Parenting on your own can be difficult, and the disadvantages of single parenting are often numerous and overwhelming. However, the rewards of single parenting are just as prolific and gratifying.
What Are the Disadvantages of Single Parenting?
Whether you've just entered the realm of single parenthood or you are an experienced solo parent, understanding the disadvantages of single parenting can help you face and cope with the many issues that encompass this topic.
- Economics-Probably the first disadvantage that comes to mind in pertaining to single parent homes is economics. A one-income family as opposed to a two-income family can mean a drastic difference for the parent and the child or children. Money is often tight in single parent homes, and kids may find that their parent simple can't afford some of the extras that their friends, who live in a conventional home, might have. This can be difficult for a child to understand. For some families, however, the struggle to make ends meet makes them stronger and pulls them closer together.
- Loneliness-In a two-parent home, there are two adults who typically make the decisions for the household. While of course, this is a general conclusion, and not all households experience harmonious decision making even when both parents are in the home, a single parent often feels as if she is carrying the weight of the world on her shoulders. She alone is responsible for the care of her children, her home, and everything else in her world.
- Healthcare-Another major issue for single parents is healthcare. Even if a single parent has health insurance, premiums and deductibles can put a huge dent in an already stretched budget.
- Stress-Because you are the main person responsible for the care of yourself and your children, an enormous amount of stress can build up in the life of a single parent. Without anyone to share your worries and concerns with, the stress can continue to build.
- Sense of loss-Whatever the reason for your single parent status, be it through divorce, death, or abandonment, your child is also experiencing a significant loss. Children express their emotions in a variety of ways: some through rebellion, others through depression, and others through negative relationships with peers.
What You Can Do
How can you deal with the stress and the disadvantages of single parenting? First consider all the advantages that being a single parent can offer.
- You can form a closer bond with your children. As your family solves problems together, you can all experience a sense of pride and accomplishment for each hurdle that you are able to overcome.
- The future is filled with possibilities! Find ways to nurture yourself-join a book club, start a new hobby, spend time every day exercising with and without your kids, read a favorite book, go to the movies with a friend, and open yourself to new friendships.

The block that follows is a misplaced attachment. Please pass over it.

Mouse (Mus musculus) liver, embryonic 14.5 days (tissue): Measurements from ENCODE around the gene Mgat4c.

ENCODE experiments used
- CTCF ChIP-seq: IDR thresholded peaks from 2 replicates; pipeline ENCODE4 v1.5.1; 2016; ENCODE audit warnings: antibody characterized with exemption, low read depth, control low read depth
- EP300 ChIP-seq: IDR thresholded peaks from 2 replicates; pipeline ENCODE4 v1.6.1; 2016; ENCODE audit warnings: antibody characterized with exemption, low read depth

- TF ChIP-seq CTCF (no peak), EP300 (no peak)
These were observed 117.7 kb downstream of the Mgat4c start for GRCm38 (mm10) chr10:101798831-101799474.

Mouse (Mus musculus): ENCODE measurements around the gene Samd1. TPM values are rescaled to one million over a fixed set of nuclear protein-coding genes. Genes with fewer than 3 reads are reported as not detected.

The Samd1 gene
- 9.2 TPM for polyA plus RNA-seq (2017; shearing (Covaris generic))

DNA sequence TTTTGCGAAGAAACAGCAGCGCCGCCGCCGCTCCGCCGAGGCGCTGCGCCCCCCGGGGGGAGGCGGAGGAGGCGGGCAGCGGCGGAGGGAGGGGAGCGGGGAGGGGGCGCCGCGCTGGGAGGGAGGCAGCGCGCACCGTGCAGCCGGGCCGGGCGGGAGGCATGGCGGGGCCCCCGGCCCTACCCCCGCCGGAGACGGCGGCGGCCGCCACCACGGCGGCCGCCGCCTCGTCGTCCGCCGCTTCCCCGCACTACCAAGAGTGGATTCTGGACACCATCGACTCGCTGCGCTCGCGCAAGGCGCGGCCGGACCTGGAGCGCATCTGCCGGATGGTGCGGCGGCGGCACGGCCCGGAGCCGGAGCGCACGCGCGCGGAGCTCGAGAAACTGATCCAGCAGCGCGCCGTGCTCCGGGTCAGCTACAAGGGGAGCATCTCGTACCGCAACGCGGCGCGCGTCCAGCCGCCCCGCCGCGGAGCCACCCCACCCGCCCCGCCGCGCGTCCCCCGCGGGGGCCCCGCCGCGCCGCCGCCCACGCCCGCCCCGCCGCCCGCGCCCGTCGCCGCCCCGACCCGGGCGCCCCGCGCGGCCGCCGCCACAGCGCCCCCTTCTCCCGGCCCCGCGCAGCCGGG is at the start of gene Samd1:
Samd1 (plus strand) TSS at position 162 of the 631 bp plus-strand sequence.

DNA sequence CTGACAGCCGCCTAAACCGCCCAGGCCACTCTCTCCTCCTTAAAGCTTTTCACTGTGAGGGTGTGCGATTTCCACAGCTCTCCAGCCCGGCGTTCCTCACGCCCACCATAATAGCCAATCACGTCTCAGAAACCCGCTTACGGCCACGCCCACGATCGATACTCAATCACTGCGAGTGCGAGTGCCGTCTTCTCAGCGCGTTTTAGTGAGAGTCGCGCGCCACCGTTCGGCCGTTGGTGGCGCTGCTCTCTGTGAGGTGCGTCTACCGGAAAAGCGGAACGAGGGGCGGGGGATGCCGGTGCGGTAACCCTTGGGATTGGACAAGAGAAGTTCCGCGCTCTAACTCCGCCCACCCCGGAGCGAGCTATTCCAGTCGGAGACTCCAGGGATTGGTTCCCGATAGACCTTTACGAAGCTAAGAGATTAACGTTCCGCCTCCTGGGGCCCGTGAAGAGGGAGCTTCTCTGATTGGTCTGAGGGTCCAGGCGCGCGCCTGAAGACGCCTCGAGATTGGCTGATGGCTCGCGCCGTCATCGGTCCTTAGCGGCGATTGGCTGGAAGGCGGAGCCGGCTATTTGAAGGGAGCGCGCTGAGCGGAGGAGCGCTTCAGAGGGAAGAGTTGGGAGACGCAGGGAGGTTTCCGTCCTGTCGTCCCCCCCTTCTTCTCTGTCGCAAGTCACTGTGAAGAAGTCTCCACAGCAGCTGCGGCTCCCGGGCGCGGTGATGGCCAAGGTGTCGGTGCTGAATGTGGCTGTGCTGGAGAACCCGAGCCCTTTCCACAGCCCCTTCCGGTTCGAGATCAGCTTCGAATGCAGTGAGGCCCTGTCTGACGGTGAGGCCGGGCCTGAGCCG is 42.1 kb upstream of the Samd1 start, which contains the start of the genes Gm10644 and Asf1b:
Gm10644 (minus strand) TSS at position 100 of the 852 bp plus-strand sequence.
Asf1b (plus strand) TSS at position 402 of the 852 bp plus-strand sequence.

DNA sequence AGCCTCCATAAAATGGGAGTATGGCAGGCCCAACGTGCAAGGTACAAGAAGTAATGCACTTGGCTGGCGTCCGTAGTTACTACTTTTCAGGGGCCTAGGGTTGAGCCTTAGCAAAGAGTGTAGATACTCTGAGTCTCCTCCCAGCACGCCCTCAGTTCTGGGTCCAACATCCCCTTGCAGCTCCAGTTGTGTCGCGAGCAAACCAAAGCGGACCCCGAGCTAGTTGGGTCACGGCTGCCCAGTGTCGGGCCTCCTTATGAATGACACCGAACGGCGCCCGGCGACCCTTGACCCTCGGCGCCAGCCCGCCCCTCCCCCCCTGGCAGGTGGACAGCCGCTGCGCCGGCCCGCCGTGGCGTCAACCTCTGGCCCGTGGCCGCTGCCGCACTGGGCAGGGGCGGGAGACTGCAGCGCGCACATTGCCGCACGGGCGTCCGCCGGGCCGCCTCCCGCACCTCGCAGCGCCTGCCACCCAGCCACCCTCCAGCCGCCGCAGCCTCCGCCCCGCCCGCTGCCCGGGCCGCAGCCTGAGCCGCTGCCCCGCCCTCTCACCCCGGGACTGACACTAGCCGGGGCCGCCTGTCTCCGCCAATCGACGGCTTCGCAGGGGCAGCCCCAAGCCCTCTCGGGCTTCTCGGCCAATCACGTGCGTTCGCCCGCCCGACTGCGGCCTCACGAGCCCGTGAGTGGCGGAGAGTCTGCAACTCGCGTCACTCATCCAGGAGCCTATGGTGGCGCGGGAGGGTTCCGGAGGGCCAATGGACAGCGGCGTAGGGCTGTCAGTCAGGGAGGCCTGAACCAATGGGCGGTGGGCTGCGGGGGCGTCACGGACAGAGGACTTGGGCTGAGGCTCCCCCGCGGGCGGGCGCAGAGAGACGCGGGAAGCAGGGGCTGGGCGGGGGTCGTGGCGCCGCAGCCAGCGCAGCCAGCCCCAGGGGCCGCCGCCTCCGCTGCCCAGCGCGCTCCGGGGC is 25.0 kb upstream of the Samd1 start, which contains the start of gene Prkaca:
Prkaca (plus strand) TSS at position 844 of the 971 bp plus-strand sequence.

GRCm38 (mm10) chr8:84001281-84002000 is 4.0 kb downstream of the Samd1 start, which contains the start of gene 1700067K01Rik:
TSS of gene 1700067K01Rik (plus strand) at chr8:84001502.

- Be there for your child. While of course you are already doing this, the stress of daily living can leave you short-tempered and exhausted. Spend some quality time with your children each day to unwind and simply enjoy each other. Watch for signs that your child is angry, depressed, or just having a hard time coping, and get him or her help as soon as possible.
- Don't go it alone. Build a support system around you, including family, friends, co-workers, and other single parents who will understand what you are going through. Seek counseling for yourself and your children if necessary.
- Further your education. The quickest way to a better paying job is education and/or training. Visit a career counseling office at a local junior college or university, and talk with a counselor about educational or on-the-job training possibilities.
Single parenting can be difficult, but it can also be filled with rewards. As you face each of life's challenges as a single parent, you can become stronger for yourself and your children. There are numerous organizations dedicated to single parents and parenting in general. Check out the following:
Being an only child can be either good or bad, depending on how you perceive it and how you are brought up by your parents. The advantages could be that you get the undivided love and attention of your parents. They would dote on you more and provide for you more - in terms of getting you stuff, toys, etc. Obviously, being an only child means that your parents have only you to spend the money on and not have to share it among other siblings. So, you'd get more toys than normal, more money to spend than normal, more inheritance than normal, and of course more love from your parents than normal.
As an only child, you may also be spared the complications arising out of having an overbearing, unhelpful, competitive sibling. It is no fun having a sibling like this, who hoards the attention of your parents, who in the eyes of your parents can do no wrong and is doted upon to no end, often at your expense. They may well walk off with much of the inheritance by virtue of being the doted one in the family. As an only child, you would be free of any of these complications.
As an only child, you may grow up to be more independent and able to fend for yourself better, if your parents haven't spoiled you by tending to your each and every need. Not having an older sibling to help you every step of the way may in that sense be beneficial and make you capable of looking after yourself earlier in life. Therefore, being an only child can certainly have its advantages.